ISJ Internation Schools Journal Envisioning the K-Graduate Education Paradigm
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ISJ Spring 2021: Speaking Freely about Free Speech / Richard van de Lagemaat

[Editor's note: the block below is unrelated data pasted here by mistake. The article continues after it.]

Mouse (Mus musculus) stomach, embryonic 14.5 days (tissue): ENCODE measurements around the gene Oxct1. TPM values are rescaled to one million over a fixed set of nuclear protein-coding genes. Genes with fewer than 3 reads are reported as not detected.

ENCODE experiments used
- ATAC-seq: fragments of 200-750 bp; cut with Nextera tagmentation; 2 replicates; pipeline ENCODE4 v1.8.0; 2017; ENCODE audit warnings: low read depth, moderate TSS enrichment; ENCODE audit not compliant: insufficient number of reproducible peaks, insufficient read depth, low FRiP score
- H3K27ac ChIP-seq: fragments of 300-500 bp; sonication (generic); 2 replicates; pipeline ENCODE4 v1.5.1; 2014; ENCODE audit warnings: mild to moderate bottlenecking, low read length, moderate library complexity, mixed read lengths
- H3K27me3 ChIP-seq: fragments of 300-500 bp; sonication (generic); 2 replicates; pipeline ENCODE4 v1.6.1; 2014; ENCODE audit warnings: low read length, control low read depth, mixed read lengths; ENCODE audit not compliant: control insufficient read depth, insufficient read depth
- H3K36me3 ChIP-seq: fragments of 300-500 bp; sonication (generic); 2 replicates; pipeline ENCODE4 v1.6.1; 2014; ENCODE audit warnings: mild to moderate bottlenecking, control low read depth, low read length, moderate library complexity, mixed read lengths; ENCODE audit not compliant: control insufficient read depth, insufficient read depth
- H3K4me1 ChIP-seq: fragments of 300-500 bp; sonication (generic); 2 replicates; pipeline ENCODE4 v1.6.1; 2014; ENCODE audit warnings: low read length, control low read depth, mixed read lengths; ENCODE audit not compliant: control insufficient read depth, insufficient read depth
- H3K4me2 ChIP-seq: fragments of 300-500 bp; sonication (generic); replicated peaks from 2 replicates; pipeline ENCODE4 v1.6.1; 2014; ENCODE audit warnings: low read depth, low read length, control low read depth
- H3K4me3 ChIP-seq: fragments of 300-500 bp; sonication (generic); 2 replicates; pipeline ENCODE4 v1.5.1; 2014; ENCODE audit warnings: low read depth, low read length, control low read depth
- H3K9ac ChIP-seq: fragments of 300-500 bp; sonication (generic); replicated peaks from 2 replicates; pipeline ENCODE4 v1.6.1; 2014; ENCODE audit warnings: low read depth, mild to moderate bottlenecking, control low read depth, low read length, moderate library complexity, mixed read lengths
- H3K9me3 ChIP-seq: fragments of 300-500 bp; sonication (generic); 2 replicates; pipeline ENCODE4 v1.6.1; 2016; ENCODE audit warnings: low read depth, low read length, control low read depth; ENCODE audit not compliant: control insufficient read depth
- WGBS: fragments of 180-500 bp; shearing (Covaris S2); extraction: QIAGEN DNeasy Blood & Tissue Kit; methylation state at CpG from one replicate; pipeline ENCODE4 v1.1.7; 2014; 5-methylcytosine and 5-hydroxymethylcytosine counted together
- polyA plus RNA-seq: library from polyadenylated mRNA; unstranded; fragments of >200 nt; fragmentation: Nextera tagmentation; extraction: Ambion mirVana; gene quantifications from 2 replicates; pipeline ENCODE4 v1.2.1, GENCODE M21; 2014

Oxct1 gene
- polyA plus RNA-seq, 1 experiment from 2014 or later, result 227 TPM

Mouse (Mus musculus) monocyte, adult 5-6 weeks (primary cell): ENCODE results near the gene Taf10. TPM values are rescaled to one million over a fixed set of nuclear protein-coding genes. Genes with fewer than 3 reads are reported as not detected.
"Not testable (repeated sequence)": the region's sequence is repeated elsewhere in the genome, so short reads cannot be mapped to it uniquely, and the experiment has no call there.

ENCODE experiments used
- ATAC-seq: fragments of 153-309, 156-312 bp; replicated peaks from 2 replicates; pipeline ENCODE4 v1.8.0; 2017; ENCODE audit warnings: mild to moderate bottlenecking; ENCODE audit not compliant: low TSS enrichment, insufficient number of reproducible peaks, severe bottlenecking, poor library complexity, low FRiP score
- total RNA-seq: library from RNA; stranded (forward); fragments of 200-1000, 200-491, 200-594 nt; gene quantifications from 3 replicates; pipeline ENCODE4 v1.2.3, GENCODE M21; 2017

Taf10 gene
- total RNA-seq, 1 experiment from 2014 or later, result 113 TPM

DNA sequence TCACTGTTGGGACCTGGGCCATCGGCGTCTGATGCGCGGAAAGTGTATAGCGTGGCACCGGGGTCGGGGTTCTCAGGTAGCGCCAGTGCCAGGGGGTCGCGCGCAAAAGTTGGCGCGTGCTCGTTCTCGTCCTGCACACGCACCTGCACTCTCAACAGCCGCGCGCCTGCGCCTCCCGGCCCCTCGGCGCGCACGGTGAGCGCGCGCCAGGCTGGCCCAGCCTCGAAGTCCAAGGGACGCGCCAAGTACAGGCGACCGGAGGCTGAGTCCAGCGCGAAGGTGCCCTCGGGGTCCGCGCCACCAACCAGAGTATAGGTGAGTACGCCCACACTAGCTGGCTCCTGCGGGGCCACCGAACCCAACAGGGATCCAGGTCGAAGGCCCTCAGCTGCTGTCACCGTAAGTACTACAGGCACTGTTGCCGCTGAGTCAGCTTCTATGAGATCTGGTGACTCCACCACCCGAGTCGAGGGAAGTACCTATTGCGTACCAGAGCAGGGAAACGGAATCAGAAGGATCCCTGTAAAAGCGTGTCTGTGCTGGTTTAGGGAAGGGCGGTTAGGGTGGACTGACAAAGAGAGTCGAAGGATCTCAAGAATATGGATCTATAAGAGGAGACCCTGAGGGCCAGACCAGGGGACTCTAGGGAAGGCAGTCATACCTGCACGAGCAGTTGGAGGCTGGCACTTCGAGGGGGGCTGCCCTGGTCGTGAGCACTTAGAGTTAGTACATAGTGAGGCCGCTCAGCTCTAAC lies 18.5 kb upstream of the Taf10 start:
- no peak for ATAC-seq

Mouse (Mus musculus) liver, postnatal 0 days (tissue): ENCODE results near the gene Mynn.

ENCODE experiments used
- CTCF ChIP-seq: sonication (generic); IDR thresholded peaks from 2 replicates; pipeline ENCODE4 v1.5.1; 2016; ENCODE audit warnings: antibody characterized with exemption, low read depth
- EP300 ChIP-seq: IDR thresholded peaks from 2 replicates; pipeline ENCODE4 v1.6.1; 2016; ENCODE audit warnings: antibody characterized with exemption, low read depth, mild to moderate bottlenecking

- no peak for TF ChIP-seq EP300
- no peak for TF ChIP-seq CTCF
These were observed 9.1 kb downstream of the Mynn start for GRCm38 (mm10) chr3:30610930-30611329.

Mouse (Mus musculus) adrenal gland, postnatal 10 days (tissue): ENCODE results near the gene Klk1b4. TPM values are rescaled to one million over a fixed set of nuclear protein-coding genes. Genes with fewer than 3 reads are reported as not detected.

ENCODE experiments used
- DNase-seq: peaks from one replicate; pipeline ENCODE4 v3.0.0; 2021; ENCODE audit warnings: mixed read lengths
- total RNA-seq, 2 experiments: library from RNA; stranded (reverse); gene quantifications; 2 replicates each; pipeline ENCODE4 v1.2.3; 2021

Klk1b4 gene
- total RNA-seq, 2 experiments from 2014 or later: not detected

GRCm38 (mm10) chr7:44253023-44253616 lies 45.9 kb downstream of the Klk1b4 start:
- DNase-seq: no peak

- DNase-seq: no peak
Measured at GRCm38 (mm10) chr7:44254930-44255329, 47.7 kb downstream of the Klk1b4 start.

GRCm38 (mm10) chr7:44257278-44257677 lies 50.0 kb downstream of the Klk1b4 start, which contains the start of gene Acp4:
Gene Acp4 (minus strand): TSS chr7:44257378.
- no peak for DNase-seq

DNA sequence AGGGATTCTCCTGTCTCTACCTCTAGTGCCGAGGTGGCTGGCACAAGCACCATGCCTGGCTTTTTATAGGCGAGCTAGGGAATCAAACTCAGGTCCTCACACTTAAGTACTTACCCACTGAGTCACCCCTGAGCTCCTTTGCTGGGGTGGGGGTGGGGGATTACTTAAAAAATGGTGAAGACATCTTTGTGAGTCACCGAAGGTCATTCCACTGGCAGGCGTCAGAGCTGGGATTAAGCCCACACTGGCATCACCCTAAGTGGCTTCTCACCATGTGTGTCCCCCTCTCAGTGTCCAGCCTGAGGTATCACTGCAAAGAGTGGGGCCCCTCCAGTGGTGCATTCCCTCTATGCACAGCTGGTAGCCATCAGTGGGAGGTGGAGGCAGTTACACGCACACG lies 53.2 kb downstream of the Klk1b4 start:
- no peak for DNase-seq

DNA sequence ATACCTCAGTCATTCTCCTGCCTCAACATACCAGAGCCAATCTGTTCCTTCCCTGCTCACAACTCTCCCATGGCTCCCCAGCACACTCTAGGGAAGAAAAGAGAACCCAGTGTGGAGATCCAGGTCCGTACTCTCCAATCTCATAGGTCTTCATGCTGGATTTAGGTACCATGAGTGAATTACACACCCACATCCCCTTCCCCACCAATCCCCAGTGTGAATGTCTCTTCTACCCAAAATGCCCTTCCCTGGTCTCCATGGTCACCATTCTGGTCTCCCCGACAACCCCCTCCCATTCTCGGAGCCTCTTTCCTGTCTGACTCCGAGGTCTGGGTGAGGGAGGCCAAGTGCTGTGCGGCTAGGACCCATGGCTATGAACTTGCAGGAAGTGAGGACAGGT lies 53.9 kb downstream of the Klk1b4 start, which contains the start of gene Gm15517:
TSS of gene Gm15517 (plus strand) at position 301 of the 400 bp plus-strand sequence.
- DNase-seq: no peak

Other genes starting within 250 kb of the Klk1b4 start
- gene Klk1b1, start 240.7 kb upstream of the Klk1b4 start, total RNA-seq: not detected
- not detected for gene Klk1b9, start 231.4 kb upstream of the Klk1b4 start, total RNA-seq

In one of his books, the philosopher Kwame Anthony Appiah tells us that he has honed an answer to inquisitive strangers who, on discovering his profession, ask, “So what’s your philosophy?” He replies, “My philosophy is that everything is more complicated than you thought.” We would do well to keep this idea in mind as we seek to navigate the treacherous waters of the free-speech debate which is not only complicated but also explosively controversial. The ferocity of the debate illustrates in microcosm the growing tribalization of society. At one extreme are the ‘free speech fundamentalists’ for whom the freedom to say what the hell you like is a God-given right which trumps all others. At the other end of the spectrum are the ‘social justice warriors’ sensitive to the offence which lurks menacingly beneath even seemingly innocuous words. It is hard to escape the furore. On an almost daily basis, it seems, we read of online Twitter mobs hurling racist epithets at minority figures, or of university speakers being ‘no-platformed’ for their questionable opinions; of institutions writing speech codes that formalise the demand for ‘respect’; or of intellectuals writing open letters to magazines decrying growing intolerance and its threat to academic freedom. Many of us sit uneasily in the no-man’s land of this cultural war, wishing to embrace both free speech and social justice, and anxious not to be assailed by either of the two extremes. In this article, I seek to make sense of and – at least partially – defuse the free speech debate, and to consider its implications for teaching